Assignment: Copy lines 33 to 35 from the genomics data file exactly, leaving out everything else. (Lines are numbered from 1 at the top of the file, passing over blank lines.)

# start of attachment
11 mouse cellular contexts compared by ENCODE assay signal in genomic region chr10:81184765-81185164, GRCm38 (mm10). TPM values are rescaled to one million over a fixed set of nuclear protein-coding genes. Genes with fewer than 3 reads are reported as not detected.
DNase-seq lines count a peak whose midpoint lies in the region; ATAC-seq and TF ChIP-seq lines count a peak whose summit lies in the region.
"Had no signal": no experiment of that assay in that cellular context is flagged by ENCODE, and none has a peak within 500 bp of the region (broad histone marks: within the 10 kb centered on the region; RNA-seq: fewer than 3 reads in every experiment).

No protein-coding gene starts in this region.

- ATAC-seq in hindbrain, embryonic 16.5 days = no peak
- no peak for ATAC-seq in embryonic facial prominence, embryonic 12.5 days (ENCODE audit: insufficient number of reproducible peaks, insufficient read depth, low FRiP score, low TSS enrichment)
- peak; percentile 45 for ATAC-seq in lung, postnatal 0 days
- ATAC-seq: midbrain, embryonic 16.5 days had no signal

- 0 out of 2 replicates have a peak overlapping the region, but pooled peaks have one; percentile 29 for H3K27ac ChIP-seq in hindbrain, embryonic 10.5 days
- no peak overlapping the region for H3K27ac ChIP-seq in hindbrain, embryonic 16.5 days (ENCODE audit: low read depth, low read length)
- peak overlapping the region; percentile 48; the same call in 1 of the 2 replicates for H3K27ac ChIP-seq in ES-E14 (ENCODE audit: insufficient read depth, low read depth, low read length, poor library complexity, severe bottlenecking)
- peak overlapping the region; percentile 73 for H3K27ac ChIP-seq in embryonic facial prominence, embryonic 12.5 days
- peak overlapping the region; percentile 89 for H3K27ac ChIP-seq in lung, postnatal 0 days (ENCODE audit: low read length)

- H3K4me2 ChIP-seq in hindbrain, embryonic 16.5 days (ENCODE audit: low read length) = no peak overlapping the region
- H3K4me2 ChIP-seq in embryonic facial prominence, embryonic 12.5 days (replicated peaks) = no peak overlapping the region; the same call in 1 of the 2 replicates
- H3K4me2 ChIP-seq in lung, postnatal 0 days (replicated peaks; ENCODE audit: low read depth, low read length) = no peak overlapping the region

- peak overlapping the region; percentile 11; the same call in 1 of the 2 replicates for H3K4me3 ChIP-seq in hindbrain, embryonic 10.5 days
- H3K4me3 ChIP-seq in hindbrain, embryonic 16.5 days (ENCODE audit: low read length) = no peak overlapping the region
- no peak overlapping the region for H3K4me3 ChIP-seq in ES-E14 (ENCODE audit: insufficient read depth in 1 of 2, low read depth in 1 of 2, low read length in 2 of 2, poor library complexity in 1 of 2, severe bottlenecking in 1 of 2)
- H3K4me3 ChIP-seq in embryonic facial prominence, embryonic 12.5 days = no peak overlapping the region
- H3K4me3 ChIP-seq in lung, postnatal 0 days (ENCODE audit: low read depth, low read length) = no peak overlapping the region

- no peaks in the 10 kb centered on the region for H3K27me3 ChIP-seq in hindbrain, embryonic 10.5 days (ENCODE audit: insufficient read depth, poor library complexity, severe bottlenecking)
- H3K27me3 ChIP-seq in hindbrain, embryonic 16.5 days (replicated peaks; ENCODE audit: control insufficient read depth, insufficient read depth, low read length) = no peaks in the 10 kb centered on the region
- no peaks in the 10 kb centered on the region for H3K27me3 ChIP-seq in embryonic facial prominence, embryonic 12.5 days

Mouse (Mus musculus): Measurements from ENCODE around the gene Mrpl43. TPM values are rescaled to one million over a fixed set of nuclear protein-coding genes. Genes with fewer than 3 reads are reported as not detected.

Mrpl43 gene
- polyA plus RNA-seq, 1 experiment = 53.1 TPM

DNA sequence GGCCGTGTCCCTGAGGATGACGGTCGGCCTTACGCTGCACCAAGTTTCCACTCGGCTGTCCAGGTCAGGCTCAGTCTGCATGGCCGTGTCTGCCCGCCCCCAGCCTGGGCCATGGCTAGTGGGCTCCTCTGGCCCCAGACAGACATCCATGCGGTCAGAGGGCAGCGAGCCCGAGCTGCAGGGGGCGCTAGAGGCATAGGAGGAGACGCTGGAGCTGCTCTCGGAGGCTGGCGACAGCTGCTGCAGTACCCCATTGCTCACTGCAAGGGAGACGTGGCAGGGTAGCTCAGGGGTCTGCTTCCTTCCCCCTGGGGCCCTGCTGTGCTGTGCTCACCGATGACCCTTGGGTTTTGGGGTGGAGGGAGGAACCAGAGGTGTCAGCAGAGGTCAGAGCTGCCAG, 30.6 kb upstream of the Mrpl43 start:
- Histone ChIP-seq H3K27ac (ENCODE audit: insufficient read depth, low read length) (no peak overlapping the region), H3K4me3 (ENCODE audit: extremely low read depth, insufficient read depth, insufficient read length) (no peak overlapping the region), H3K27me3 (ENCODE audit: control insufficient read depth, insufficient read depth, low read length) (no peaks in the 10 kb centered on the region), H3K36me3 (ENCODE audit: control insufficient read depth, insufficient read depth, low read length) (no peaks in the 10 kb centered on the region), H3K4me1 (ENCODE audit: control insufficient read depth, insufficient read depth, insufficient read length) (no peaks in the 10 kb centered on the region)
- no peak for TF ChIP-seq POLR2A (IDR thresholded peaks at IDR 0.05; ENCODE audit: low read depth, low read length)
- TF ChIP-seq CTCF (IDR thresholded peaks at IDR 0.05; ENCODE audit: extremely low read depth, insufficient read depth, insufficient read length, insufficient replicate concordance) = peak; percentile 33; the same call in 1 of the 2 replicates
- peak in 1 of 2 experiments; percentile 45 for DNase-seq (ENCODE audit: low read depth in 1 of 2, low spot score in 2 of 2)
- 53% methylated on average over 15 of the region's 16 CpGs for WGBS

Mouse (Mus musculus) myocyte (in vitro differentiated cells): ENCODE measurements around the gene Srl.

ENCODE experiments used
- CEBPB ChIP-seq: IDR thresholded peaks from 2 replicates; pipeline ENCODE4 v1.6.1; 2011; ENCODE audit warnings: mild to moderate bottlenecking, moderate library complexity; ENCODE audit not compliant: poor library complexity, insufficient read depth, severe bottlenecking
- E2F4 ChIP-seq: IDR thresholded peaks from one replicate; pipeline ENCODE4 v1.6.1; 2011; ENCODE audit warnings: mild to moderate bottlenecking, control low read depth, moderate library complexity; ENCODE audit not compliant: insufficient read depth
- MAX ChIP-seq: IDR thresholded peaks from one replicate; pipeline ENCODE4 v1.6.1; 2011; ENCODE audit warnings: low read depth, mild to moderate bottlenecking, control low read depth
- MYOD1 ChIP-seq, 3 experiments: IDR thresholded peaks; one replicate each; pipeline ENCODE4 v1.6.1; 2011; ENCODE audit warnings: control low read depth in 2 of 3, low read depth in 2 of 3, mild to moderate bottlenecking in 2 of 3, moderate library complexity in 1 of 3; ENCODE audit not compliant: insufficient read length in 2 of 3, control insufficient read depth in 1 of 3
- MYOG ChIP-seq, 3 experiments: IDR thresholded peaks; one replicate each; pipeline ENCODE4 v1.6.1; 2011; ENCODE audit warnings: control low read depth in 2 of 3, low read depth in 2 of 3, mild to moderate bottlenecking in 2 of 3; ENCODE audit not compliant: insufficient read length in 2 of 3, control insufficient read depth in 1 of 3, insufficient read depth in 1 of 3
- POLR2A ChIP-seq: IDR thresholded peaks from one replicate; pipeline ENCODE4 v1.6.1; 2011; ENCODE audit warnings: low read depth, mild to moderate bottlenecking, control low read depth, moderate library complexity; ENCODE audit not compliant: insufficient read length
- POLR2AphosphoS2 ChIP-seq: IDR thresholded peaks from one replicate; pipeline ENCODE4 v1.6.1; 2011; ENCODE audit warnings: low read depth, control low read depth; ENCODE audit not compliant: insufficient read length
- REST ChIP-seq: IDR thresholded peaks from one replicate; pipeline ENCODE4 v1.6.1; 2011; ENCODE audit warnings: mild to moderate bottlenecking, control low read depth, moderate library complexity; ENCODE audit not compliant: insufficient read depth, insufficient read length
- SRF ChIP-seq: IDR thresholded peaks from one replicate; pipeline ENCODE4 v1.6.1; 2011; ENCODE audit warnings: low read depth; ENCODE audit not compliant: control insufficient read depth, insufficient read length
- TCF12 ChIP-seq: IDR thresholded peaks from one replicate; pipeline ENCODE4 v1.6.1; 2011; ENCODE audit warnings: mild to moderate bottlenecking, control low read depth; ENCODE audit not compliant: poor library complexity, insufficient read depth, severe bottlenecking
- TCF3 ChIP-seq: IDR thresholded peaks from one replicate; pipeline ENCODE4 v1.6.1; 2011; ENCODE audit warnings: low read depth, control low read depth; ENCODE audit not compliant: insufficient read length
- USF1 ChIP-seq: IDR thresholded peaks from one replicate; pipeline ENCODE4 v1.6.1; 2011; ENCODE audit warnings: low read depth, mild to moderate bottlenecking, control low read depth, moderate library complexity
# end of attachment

- 53% methylated on average over 15 of the region's 16 CpGs for WGBS

Mouse (Mus musculus) myocyte (in vitro differentiated cells): ENCODE measurements around the gene Srl.

ENCODE experiments used